- A report unsealed Friday showed the Georgia special grand jury—whose investigation allowed Willis to compile the evidence she needed to charge Trump and 18 other defendants with racketeering—also recommended Willis indict Republican Sen. Lindsey Graham of South Carolina, former National Security Adviser Mike Flynn, two former U.S. senators from Georgia, Kelly Loeffler and David Perdue, and various Trump advisers and lawyers. The panel—which, according to Georgia law, had to make indictment recommendations but could not itself vote to indict—said the Trump allies were involved in a “national effort” to overturn the results of the 2020 election in the state, but doesn’t specify the facts on which that conclusion is based.
- The 5th Circuit Court of Appeals also found that the Biden administration, the Centers for Disease Control and Prevention (CDC), and the FBI may have violated the First Amendment when they tried to influence several social media companies’ content moderation policies regarding COVID-19 and election information. The Fifth Circuit judges wrote the Biden administration “likely coerced the platforms to make their moderation decisions by way of intimidating messages and threats of adverse consequences.” The three-judge panel denied the Justice Department’s request to fully reject an order from a lower court restricting the administration’s ability to communicate with social media companies, instead limiting the previously sweeping ruling to restrictions only on the White House, the surgeon general’s office, the CDC, and the FBI. The panel paused implementation of its ruling for 10 days to give the Justice Department time to appeal.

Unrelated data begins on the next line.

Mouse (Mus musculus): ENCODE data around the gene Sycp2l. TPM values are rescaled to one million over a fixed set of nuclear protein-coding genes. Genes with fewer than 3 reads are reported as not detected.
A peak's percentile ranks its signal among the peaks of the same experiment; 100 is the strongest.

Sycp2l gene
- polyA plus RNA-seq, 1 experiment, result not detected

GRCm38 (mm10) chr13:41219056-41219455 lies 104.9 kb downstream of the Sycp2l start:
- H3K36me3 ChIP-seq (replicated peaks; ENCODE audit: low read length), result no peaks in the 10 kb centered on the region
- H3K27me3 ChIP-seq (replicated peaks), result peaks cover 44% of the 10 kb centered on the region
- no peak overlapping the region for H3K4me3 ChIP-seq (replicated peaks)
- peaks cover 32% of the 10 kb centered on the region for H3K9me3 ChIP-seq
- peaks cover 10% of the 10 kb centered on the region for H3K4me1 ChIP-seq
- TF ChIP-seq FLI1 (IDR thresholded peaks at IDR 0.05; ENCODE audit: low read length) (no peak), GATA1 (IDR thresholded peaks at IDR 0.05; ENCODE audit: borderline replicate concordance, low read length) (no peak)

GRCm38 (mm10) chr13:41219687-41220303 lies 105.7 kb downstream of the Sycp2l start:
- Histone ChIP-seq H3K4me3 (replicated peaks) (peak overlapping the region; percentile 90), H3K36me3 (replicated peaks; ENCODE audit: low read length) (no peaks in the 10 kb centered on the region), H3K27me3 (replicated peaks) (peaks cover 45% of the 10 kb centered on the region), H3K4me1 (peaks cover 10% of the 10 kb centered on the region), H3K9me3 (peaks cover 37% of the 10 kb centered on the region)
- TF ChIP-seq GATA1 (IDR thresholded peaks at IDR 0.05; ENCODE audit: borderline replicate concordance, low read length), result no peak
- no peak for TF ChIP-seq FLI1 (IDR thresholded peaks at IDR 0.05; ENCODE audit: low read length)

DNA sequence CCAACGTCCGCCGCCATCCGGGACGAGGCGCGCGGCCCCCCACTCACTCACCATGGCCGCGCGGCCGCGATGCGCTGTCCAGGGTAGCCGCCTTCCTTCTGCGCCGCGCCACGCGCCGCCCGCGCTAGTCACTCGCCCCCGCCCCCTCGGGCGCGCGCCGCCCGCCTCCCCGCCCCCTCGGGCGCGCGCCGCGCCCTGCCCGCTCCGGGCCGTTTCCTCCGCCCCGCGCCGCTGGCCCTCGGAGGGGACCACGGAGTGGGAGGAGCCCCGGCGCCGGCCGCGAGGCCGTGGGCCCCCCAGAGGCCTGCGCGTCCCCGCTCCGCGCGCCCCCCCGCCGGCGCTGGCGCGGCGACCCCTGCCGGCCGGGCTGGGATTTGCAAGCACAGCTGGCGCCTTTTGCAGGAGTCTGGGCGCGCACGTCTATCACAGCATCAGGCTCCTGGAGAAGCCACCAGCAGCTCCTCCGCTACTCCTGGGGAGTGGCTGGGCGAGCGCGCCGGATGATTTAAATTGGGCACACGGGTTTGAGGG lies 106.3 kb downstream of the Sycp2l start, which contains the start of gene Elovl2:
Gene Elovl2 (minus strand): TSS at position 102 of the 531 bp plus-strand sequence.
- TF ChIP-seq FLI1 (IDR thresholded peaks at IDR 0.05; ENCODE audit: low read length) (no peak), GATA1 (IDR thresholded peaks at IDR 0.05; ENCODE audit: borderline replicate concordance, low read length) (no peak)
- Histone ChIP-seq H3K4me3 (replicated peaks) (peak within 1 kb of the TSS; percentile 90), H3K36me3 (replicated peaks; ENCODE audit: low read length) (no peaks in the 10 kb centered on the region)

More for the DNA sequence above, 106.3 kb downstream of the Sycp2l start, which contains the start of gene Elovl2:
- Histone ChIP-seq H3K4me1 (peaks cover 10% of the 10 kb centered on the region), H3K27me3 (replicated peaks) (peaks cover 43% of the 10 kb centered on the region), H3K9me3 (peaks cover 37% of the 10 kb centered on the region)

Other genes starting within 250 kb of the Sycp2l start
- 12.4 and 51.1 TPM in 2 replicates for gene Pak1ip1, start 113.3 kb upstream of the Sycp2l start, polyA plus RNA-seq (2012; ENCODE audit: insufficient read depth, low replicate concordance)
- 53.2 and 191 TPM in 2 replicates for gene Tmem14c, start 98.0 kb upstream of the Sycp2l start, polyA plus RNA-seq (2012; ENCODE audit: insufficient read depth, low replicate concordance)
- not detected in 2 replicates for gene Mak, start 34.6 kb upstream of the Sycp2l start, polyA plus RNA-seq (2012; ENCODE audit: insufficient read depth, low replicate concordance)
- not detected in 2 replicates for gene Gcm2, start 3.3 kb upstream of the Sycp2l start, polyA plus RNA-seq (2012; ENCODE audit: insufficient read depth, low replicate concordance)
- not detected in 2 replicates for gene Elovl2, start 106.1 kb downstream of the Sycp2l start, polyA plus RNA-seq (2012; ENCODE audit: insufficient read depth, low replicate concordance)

- Former House Speaker Nancy Pelosi said Friday she will seek another term in 2024. The California Democrat, who is 83 years old, stepped down from House leadership last year and has served in Congress for more than 35 years.
- South Dakota Gov. Kristi Noem endorsed Trump for the GOP nomination Friday at the former president’s campaign rally in Rapid City. Noem has been floated as a potential running mate for Trump.
- Coco Gauff defeated Aryna Sabalenka to win the U.S. Open Women’s Singles tennis title Saturday—the first American teenager to do so since Serena Williams won the tournament in 1999. On Sunday, Novak Djokovic bested Daniil Medvedev to win his 24th majors title in the men’s championship.
India Hosts Its First G20 Summit
India—the host of this year’s Group of 20 (G20) summit—chose a theme for the international economic forum held in New Delhi over the weekend: an ancient Sanskrit term from Hindu scripture, “Vasudhaiva Kutumbakam.” Loosely translated, the phrase means “the world is one family,” and Indian Prime Minister Narendra Modi modified it for the summit to “one earth, one family, one future.”
The lofty message of global unity belied geopolitical divisions over Russia’s war in Ukraine and China’s escalating competition with the United States—Vladimir Putin and Xi Jinping were both notably absent from the summit. But the meeting proved a success for India as a rising leader of the Global South, and the U.S. further strengthened its relations with the world’s largest democracy, securing agreements to counter Chinese influence in global infrastructure and development.